And what you notice there, all of the login, there was no passwords. It uses a smart key interface, hello webinar, which is also recorded. You can access your internal apps, for example, Grafana or other internal apps that you have, all through. If you see here, we have And so it's all protected through the Teleport infrastructure, so it really provides easy access. And then next up, as far as the web UI, I want to show AWS. And so talking about all those different options that we showed, here I have AWS Management Console added into Teleport. And I have one IAM role which has limited the scope of what you can access. I have a GUI CloudWatch full access here. And so this IAM role-- I'm assuming you can see here in the top that I've assumed this role.

But this role only lets me view CloudWatch alerts. So you can see I have one here, which is my read capacity. It's going over. But if I was to go into EC2 here, it's not going to show me all of the actions because I don't have full permissions to do so. And as with everything else, all of this is also audited. So you can see I've connected to the AWS Management Console. You can see I have the Windows session. We also record Windows sessions as well. So you can see here that we have the full session recordings as well for Kubernetes, Windows, and server access. And just to close out my example, the last one I wanted to show was database. And you can see I've added a range of databases here into my Teleport cluster.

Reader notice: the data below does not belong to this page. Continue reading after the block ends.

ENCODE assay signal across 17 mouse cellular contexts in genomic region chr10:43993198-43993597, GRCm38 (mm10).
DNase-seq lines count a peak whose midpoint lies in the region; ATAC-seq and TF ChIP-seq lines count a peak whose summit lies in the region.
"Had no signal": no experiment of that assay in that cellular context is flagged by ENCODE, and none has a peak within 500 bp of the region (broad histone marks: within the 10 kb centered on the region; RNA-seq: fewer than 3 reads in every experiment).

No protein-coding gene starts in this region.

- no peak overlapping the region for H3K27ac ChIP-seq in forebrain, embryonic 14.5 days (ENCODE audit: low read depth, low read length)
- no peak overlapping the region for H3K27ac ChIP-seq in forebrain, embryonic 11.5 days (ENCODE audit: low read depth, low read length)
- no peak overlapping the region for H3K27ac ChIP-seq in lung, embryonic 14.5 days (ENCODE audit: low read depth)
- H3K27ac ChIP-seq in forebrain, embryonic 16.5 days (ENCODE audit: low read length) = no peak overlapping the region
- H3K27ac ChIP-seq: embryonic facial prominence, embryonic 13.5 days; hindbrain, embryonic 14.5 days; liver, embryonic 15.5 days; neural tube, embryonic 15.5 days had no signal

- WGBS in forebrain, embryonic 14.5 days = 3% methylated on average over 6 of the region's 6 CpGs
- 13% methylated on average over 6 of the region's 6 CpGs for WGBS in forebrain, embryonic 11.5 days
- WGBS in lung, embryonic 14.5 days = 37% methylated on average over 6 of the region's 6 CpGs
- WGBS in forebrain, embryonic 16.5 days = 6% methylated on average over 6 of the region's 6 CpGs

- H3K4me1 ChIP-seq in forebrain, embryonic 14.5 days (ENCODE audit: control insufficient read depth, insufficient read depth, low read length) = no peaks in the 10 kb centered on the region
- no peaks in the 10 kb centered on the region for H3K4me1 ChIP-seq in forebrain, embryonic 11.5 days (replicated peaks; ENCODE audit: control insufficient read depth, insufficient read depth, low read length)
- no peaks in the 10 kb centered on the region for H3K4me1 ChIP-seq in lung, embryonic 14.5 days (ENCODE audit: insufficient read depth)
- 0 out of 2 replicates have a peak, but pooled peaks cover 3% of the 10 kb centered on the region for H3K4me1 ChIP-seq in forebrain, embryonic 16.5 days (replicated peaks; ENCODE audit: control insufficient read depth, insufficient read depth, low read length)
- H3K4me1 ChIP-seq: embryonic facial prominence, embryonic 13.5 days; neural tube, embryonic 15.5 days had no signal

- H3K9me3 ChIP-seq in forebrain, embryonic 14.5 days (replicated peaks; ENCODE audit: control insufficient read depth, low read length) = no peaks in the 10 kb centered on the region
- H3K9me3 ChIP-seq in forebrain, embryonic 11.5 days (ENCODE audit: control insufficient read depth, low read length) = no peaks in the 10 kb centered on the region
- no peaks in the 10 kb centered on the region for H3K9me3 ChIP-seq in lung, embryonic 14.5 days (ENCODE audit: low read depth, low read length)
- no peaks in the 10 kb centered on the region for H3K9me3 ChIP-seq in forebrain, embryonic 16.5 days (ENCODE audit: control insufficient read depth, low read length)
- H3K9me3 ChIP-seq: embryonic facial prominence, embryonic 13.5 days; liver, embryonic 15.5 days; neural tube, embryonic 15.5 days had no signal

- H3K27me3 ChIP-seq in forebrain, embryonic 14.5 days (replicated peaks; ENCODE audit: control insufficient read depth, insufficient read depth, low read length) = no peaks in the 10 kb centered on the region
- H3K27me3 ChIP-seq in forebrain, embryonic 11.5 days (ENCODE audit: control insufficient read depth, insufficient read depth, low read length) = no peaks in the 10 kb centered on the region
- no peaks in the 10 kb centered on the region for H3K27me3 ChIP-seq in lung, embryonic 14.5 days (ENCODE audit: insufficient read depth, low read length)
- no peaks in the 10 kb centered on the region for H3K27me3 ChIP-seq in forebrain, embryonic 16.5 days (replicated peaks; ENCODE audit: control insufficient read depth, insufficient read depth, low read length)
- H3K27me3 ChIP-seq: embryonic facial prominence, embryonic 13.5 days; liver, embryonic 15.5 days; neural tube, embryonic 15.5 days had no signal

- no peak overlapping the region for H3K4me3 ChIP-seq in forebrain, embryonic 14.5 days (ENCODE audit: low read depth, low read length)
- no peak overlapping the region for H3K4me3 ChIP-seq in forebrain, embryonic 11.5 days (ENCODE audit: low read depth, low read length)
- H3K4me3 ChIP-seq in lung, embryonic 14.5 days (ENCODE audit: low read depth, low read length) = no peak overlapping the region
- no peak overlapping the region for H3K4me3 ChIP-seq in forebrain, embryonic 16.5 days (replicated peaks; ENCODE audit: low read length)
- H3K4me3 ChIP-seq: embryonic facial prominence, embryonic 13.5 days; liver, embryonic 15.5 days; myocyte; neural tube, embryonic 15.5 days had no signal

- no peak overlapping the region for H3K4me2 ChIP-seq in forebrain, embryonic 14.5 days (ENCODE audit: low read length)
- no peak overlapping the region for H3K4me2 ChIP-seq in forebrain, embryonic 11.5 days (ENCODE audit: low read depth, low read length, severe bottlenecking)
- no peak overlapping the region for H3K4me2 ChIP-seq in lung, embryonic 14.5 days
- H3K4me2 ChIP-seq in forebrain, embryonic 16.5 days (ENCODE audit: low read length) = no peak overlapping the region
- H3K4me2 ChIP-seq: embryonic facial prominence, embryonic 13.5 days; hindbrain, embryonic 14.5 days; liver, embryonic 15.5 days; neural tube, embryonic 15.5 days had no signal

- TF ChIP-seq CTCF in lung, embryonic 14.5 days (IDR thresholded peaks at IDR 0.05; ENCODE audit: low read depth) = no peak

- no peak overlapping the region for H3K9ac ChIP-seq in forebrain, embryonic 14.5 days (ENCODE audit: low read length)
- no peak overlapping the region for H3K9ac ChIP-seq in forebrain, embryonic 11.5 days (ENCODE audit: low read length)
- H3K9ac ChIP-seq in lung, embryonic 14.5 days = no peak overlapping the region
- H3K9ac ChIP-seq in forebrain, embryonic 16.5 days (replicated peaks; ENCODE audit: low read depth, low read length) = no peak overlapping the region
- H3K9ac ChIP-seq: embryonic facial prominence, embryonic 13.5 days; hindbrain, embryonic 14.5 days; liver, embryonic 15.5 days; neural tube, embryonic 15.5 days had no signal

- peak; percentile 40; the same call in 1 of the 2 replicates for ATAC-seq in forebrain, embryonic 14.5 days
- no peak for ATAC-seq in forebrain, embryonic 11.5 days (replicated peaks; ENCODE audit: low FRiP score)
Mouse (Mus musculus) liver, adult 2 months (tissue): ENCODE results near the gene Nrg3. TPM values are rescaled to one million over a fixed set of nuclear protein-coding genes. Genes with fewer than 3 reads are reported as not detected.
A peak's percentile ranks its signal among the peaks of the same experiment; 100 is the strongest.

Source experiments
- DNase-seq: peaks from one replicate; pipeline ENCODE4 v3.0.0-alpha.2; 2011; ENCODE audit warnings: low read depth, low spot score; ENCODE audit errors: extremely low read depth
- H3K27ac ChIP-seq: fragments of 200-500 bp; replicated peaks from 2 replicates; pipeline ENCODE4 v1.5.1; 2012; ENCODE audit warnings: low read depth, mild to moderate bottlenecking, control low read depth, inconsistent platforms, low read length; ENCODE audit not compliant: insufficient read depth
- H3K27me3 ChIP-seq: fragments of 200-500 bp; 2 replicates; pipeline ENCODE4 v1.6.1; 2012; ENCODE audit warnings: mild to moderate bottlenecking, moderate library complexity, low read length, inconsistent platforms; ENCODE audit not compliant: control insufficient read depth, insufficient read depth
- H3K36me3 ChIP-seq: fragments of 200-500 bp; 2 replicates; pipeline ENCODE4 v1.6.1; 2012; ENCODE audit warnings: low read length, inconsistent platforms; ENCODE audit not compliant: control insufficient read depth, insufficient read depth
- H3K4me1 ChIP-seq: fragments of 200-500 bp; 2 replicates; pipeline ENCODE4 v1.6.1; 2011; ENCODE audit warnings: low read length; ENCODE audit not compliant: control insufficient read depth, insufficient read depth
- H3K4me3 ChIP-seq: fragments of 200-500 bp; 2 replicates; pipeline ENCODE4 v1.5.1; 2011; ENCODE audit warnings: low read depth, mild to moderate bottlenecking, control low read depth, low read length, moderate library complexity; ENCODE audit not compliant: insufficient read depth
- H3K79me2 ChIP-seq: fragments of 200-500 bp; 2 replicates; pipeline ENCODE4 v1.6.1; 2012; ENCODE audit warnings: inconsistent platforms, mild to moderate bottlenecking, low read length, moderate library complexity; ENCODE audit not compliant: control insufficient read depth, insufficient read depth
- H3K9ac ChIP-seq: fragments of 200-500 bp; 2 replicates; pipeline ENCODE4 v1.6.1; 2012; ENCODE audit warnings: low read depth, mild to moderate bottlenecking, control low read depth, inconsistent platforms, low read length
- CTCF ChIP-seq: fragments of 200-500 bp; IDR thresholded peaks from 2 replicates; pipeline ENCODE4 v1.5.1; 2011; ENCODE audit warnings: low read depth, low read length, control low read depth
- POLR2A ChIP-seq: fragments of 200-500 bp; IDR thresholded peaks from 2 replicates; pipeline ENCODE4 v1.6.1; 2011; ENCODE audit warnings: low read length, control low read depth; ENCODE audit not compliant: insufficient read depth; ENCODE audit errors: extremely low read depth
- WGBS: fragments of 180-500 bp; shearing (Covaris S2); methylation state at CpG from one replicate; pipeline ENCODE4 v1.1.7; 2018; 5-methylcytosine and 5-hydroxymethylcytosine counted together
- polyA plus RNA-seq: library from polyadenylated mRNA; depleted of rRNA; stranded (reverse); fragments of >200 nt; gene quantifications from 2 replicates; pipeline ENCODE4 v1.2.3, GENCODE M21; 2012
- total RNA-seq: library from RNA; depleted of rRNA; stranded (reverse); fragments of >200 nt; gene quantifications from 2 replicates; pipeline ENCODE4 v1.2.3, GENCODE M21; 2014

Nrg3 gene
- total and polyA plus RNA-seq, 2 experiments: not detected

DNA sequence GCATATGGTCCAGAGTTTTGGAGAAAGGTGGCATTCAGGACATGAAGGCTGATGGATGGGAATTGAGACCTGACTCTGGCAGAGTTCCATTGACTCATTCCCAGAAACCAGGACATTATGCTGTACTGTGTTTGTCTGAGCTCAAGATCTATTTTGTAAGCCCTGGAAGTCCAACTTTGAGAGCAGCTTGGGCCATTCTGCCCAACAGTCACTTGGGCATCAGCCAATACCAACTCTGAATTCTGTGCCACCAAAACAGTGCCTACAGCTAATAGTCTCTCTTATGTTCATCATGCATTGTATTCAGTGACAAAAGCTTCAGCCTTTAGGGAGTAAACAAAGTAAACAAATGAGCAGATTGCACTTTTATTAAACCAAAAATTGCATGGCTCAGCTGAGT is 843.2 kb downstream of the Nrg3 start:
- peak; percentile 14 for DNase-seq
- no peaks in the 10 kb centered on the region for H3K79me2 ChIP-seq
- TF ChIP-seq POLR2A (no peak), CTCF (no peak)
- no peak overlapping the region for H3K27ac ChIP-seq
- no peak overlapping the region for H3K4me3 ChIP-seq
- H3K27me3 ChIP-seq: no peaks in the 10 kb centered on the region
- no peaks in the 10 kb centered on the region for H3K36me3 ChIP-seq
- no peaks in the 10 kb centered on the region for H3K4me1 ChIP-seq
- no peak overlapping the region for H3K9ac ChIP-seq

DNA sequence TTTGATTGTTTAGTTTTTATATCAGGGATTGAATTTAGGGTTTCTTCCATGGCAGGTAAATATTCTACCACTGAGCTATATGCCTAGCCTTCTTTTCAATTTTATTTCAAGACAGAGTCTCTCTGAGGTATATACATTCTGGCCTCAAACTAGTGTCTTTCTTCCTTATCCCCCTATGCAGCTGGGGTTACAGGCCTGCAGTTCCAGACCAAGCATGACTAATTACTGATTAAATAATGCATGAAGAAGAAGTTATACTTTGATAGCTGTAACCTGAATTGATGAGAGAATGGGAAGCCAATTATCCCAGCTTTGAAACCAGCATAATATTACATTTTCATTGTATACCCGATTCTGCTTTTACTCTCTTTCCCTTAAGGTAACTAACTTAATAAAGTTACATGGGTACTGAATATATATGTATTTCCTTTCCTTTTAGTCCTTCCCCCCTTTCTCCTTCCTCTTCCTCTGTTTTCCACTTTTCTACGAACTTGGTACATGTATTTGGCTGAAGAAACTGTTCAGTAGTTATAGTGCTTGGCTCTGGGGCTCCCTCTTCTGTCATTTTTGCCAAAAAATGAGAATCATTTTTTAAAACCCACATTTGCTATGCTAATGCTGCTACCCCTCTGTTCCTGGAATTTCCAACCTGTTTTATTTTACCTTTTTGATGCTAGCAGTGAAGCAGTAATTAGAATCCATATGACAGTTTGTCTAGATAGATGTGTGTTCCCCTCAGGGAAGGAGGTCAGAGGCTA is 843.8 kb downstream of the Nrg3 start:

We have a huge list of integrations, and you can view them in our And we also support both -native and on-prem databases. I'm going to be showing AWS-hosted Postgres here, and so I'm going to DB login. I'm logging in as a shared user here. But because we're using Teleport, it's going to link all of my activity as Ben Arent from my identity from my GitHub identity provider into this DB shared user. And I'm logging into the main Postgres database. And then lastly, Aurora is the name of the database that I've added in Teleport itself. And so you say the connection information has been saved. We can do DB connect.

And you can see the table. I have one table here and then the owner's SRE. I can exit. And to close the loop on our audit trail, you can also see that I did a database connectivity. I executed a query. One thing that's also unique about Teleport, because all of these are at the protocol level, the slash DT under the hood actually runs this command. And so you also get a lot more visibility into what commands are being executed on your database. And you can see I entered the session. You'll note some of our services in your databases. We just provide the audit log, and some have full session recordings. I'm going to stop sharing and just have a quick look at some questions and go back to my slides.